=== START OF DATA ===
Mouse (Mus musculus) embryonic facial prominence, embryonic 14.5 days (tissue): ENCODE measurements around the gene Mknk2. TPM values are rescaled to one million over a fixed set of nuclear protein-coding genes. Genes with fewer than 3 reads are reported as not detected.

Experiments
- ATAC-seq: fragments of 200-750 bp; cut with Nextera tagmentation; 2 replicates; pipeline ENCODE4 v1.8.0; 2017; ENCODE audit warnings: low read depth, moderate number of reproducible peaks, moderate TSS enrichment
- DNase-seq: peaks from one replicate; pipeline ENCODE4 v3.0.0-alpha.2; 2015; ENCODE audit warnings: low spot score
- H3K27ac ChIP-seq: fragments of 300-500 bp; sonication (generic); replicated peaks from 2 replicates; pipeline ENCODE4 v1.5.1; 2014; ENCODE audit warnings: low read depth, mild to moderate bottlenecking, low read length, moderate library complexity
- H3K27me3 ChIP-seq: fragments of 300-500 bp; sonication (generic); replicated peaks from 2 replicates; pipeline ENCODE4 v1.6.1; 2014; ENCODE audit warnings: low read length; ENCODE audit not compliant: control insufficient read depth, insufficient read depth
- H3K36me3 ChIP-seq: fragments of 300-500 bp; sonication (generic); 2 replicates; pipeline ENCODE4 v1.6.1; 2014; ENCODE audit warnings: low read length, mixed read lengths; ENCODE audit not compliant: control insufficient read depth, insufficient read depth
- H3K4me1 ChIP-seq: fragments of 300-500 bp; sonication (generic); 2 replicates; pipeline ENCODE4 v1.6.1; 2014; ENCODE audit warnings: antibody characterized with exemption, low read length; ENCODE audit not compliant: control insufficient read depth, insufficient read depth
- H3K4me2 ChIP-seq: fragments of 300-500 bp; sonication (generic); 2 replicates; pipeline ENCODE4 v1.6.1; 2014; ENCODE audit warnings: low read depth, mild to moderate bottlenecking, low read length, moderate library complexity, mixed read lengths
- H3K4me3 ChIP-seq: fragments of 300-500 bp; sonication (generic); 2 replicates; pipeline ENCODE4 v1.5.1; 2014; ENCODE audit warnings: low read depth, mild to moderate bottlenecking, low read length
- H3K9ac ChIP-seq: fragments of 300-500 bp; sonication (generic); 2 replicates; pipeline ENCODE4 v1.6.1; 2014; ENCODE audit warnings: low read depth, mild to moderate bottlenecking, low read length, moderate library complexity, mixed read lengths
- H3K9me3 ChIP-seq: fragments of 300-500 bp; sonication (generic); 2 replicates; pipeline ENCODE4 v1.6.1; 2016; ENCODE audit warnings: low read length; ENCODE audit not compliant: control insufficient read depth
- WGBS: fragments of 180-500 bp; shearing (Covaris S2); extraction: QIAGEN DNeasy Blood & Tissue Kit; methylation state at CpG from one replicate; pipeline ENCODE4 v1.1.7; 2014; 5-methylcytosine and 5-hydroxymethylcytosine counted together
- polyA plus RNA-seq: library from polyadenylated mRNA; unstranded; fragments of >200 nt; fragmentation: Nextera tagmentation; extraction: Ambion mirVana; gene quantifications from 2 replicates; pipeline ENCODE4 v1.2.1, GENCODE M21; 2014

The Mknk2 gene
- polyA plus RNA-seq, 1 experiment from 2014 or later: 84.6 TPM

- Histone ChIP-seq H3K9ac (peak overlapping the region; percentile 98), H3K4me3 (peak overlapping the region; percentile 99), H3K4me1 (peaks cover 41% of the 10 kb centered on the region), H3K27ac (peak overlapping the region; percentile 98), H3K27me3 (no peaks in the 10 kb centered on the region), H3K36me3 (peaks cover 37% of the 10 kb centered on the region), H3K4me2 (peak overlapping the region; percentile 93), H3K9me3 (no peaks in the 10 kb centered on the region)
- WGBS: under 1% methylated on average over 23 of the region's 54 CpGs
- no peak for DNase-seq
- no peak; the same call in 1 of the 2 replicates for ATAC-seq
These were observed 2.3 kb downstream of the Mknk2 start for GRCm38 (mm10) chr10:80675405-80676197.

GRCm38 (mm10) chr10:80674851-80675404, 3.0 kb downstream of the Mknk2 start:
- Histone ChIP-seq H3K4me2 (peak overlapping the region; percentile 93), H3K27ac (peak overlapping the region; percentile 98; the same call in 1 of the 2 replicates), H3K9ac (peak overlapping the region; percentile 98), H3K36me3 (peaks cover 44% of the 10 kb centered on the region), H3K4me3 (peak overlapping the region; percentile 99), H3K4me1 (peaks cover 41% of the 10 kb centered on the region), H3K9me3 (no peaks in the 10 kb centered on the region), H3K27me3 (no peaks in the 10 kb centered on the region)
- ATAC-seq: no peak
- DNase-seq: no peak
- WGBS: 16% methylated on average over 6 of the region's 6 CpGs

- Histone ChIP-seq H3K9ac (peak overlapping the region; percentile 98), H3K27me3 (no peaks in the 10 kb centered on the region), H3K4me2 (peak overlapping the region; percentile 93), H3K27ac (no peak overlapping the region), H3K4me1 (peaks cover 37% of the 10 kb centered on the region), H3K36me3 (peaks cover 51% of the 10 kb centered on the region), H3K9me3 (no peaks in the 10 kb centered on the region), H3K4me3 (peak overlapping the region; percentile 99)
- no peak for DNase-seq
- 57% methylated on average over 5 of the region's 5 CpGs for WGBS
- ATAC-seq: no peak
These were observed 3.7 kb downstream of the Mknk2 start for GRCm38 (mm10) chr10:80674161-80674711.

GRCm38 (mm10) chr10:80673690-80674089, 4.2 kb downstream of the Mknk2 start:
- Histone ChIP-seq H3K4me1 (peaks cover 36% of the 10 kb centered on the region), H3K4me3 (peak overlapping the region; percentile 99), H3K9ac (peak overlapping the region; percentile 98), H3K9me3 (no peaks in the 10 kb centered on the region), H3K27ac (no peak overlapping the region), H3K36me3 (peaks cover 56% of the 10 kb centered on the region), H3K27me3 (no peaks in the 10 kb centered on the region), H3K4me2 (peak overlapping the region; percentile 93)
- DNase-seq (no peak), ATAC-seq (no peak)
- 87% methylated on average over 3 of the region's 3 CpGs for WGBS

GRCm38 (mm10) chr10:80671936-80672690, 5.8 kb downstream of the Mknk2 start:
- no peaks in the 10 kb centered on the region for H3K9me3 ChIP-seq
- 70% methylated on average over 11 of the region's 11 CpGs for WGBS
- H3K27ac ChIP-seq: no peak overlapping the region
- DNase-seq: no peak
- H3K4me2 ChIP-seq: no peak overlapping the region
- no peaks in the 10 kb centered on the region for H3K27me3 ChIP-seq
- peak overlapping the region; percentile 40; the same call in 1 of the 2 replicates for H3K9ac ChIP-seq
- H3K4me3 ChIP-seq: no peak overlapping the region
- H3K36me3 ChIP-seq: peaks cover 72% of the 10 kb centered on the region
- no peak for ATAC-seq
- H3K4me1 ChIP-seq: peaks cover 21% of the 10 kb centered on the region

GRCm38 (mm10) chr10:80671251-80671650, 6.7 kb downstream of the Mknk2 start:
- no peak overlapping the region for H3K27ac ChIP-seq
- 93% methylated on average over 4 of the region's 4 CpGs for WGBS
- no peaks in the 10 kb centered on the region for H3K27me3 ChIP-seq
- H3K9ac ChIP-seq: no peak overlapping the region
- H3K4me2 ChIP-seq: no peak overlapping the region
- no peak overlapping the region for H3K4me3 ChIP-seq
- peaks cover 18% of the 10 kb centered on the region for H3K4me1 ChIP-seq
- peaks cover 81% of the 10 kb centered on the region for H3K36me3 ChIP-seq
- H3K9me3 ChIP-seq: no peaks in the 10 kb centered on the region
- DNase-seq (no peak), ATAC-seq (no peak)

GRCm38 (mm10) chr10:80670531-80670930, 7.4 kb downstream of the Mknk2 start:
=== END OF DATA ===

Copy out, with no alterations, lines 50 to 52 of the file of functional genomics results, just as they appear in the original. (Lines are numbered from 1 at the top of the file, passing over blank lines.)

- 93% methylated on average over 4 of the region's 4 CpGs for WGBS
- no peaks in the 10 kb centered on the region for H3K27me3 ChIP-seq
- H3K9ac ChIP-seq: no peak overlapping the region